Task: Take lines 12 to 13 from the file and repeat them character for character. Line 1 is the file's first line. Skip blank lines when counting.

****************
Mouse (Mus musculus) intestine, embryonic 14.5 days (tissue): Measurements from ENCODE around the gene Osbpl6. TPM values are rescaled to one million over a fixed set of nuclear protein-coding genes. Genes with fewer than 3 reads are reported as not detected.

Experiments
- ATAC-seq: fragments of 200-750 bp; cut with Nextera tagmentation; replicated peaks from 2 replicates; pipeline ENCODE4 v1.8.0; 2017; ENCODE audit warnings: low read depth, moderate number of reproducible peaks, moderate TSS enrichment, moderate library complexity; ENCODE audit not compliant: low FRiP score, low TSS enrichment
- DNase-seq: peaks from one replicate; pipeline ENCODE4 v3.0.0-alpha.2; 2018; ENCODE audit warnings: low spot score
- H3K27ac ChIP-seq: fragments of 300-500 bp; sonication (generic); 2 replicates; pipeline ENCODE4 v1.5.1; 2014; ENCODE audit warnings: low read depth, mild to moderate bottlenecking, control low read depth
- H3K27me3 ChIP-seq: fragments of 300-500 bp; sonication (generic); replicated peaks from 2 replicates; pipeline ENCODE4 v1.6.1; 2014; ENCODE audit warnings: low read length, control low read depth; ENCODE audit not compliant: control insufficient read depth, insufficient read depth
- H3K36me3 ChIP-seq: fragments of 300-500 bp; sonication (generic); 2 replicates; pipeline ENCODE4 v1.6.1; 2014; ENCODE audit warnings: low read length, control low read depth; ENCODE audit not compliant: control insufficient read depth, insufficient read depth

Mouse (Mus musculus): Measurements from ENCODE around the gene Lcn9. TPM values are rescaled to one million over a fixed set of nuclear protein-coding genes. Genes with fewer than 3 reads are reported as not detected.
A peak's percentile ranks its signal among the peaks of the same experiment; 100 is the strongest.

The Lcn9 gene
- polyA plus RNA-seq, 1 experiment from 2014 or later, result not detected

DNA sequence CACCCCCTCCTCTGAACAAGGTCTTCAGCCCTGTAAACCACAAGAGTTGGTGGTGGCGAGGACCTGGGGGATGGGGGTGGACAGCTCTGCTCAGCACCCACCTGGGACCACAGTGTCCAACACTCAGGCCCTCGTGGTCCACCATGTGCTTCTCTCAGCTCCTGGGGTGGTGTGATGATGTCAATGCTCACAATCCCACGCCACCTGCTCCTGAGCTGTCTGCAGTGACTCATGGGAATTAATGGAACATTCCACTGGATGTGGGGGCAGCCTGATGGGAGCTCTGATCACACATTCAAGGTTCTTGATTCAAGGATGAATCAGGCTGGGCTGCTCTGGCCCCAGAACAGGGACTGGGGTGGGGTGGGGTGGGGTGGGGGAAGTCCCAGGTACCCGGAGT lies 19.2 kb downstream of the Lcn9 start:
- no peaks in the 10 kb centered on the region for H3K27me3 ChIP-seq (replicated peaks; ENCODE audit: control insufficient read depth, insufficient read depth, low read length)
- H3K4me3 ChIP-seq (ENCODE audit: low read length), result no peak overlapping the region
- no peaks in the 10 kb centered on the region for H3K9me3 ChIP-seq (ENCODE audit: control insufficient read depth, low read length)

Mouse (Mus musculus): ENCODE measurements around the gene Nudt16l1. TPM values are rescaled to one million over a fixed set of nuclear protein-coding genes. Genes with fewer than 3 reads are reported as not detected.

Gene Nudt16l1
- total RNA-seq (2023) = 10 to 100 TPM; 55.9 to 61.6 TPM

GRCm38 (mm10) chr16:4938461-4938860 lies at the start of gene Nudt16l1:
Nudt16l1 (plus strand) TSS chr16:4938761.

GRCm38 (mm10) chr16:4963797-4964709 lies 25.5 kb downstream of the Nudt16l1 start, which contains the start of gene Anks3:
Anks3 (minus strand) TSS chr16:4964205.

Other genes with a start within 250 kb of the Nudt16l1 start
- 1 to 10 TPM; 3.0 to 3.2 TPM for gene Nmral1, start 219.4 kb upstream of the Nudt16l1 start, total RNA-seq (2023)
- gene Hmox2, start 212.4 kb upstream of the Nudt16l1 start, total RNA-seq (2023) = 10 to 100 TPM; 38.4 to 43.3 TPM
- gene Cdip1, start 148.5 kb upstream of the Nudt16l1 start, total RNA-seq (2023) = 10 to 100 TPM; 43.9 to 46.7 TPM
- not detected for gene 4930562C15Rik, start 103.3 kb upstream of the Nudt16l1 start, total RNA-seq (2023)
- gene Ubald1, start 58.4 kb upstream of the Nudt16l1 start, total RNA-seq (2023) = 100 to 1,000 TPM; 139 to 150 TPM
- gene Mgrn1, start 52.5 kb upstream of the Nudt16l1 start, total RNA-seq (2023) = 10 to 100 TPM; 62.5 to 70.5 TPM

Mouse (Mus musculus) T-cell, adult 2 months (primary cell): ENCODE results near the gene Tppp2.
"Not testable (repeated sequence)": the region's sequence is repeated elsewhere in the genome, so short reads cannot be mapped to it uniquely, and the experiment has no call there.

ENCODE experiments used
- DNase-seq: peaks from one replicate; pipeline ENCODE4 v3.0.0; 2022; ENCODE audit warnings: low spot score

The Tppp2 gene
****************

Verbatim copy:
DNA sequence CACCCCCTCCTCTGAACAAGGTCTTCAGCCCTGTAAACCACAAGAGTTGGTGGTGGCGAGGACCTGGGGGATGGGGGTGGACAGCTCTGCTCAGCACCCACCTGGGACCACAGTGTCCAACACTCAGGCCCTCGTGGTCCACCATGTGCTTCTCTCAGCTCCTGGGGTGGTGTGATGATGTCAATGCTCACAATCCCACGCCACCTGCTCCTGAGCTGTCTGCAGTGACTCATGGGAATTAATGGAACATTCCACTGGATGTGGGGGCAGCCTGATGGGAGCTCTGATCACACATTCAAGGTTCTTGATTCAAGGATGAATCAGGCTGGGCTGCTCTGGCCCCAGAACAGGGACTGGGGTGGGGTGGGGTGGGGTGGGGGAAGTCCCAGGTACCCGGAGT lies 19.2 kb downstream of the Lcn9 start:
- no peaks in the 10 kb centered on the region for H3K27me3 ChIP-seq (replicated peaks; ENCODE audit: control insufficient read depth, insufficient read depth, low read length)